by Steve Whan
Qigong comes from two Chinese words: Qi (chi) means energy and gong (kung) which means a skill or a practice. Qigong therefore means a skill or practice of cultivating energy.
Qigong is famous in China for curing chronic disease and promoting health. For thousands of years millions of people have benefited from Qigong practices and believed that improving the function of Qi maintains health and heals disease. In traditional Chinese medicine, good health is a result of a free flowing, well-balanced energy system.
Regular practice of Qigong is believed to cleanse the body of toxins, restore energy, reduce stress and anxiety, and help individuals maintain a healthy and active lifestyle. There are thousands of Qigong methods. One of the most popular forms is Universal Standing Post. Please give this a try:
- Feet are parallel and shoulder width apart when measured on the outside of the feet.
- The knees are bent so that if a straight and vertical line were drawn from your knees to the ground, it would touch the tip of the big toe.
- The back is vertical and as straight as possible given that the back is never fully straight. You must sink straight down and not bend the back backwards at all. This is one big mistake that most people make.
- The chin is held pulled in slightly but not forced and the tongue is placed up onto the hard palate like saying the letter 'L'.
- The eyes are not closed nor are they fully open (staring). They will look to the ground about 20 feet away.
- The shoulders are dropped naturally and the arms are held such that you are sort of hugging a tree with the elbows dropped below the wrists and shoulders.
- The palms are turned out slightly so that they are at an angle of 45 degrees to the ground with a straight line of skin but not stretched between thumb and forefinger.
- The fingers of each palm are held about three inches apart. The upper side of the forefingers should be in line with the under side of your nose.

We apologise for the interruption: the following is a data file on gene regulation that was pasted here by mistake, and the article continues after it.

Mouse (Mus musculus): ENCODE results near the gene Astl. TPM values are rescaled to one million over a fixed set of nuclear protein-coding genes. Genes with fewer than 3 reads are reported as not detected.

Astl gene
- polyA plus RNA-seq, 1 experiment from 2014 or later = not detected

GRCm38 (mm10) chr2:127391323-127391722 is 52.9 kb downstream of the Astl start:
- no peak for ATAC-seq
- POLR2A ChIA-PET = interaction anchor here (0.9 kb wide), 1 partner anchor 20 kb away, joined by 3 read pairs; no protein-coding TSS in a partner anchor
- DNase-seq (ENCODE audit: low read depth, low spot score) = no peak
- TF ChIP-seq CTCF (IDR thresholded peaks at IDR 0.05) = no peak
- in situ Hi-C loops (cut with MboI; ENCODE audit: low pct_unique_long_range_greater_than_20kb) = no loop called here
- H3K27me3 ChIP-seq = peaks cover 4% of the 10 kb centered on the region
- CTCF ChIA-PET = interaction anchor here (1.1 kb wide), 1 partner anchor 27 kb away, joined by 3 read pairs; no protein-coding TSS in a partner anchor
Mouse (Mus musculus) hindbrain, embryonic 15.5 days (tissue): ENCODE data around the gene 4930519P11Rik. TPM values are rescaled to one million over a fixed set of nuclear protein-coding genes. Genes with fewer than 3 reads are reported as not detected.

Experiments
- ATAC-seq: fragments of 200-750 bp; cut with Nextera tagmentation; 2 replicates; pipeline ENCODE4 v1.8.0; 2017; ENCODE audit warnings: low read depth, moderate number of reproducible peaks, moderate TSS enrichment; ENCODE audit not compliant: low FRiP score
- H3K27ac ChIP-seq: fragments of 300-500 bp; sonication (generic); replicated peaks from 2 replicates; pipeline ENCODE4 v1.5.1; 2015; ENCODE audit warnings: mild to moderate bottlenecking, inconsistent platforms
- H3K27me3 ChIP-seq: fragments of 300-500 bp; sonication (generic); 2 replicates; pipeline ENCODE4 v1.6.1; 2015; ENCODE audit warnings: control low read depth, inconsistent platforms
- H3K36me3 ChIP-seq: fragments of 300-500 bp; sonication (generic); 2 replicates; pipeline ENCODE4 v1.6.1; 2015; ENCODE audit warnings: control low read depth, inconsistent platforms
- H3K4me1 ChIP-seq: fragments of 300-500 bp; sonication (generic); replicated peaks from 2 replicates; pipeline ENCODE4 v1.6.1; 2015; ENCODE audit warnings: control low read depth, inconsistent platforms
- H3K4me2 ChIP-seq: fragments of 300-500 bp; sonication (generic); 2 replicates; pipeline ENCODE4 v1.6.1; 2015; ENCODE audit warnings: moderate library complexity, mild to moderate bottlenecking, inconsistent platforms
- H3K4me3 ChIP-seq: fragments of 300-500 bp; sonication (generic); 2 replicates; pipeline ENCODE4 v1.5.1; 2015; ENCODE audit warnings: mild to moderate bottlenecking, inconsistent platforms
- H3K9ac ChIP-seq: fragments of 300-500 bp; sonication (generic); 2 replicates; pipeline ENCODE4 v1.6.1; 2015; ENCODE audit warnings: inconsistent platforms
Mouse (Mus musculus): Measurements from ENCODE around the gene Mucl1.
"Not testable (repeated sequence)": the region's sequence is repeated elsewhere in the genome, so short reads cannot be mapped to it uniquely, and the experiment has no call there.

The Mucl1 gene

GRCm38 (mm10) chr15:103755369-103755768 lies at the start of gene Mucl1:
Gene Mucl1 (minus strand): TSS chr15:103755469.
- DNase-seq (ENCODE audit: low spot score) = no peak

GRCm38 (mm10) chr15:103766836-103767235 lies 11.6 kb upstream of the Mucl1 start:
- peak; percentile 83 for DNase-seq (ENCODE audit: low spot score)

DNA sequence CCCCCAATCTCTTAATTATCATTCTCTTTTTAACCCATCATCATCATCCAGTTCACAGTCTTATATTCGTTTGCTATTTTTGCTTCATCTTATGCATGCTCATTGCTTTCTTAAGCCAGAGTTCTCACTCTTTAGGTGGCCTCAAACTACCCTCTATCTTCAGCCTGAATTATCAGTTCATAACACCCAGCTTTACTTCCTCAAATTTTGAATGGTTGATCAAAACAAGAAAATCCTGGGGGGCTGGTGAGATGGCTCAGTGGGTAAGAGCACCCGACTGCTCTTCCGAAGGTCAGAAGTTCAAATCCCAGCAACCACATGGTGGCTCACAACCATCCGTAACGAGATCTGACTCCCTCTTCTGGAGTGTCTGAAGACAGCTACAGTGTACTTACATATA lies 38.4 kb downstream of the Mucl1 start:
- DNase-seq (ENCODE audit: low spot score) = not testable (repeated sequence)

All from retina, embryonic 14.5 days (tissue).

- The buttocks are held slightly under naturally as this is the natural position for the lower back when the knees are bent. Do not force the bum under as this is just as bad as sticking it out.
- The toes are held slightly but not as much as to turn your toes white, concave. Like as if they are gripping the ground.
- Breathing should be deep but relaxed and not forced. In the beginning, you should always use a natural breathing pattern where the abdomen expands upon inhalation and contracts upon exhalation. You breathe with your diaphragm and not your neck.
You should try to hold this posture for 10-15 minutes. This might be difficult, however it will be worth it. You will begin to shake, not violently but a vibration will take over your whole body and you will begin to perspire from your palms and fingertips.
After some minutes, check your posture again to make sure that you haven't slowly crept up and your knees are still bent. You should simply but with much difficulty, think upon nothing at all! Just do nothing, no conscious thought at all -- this is the secret to good Qigong.
The 100 day bet:
Gong also means a long period of daily effort. For instance, you can do something for 100 days and accomplish one gong. Do the Universal Standing Post for 100 days -- keep track on a calendar -- and see for yourself if it makes a difference to your health and well-being!